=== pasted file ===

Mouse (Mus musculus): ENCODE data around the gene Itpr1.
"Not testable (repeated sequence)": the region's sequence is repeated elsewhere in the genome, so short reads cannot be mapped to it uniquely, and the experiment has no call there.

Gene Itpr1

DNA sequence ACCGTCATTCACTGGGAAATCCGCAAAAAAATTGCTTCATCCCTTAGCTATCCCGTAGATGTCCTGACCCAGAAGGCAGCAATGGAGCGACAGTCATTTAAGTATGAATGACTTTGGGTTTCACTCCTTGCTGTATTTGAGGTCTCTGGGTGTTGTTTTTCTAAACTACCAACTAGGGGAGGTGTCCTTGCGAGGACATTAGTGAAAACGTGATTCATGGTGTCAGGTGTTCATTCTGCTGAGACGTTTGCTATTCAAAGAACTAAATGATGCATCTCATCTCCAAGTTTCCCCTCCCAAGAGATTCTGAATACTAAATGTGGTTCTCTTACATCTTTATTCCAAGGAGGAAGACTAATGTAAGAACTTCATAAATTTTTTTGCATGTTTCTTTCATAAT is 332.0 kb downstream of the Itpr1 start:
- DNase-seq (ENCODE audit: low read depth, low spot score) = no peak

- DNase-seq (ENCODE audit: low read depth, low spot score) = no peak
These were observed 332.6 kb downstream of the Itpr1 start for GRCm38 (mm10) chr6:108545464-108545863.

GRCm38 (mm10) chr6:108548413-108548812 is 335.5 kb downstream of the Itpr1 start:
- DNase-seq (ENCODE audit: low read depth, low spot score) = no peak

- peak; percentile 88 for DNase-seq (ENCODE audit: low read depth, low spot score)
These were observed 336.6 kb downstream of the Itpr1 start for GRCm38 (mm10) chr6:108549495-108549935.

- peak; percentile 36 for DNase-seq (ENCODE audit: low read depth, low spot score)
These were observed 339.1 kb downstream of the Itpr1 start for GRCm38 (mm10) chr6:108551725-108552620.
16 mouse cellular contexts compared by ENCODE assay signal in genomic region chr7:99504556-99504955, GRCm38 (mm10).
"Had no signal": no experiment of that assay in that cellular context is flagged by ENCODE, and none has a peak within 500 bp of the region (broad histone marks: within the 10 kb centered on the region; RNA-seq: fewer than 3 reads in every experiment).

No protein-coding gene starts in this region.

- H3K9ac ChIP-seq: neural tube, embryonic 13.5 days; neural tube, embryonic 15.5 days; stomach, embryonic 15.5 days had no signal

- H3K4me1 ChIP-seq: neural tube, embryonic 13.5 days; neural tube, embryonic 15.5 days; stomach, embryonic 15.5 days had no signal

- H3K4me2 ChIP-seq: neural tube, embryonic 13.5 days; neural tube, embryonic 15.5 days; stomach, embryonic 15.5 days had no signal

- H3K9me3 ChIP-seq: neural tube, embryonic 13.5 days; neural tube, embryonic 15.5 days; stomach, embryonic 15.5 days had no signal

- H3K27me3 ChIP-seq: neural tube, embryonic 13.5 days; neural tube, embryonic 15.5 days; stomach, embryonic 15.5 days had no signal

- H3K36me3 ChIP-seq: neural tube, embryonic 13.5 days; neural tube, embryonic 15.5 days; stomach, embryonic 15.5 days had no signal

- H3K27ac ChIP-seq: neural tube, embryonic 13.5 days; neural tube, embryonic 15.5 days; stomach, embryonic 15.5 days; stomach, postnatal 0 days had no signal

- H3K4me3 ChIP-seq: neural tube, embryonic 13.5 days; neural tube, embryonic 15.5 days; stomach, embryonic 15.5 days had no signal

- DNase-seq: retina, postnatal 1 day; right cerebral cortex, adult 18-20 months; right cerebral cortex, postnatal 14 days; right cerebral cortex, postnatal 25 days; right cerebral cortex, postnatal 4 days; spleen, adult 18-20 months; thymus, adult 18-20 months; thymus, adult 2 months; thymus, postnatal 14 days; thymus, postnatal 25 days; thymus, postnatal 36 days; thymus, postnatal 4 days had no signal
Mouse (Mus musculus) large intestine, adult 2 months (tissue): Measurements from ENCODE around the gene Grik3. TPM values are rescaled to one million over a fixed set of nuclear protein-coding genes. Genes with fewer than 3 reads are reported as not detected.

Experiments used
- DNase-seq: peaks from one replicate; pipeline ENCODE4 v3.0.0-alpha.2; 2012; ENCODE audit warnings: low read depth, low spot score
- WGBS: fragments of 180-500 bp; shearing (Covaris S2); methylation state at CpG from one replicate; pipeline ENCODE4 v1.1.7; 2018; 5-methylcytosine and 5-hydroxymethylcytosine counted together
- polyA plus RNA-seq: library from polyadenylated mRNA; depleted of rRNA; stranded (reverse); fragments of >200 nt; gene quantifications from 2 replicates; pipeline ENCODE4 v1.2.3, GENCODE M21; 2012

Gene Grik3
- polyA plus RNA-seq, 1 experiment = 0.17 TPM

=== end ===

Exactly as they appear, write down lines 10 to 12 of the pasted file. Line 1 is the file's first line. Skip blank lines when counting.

- peak; percentile 88 for DNase-seq (ENCODE audit: low read depth, low spot score)
These were observed 336.6 kb downstream of the Itpr1 start for GRCm38 (mm10) chr6:108549495-108549935.

- peak; percentile 36 for DNase-seq (ENCODE audit: low read depth, low spot score)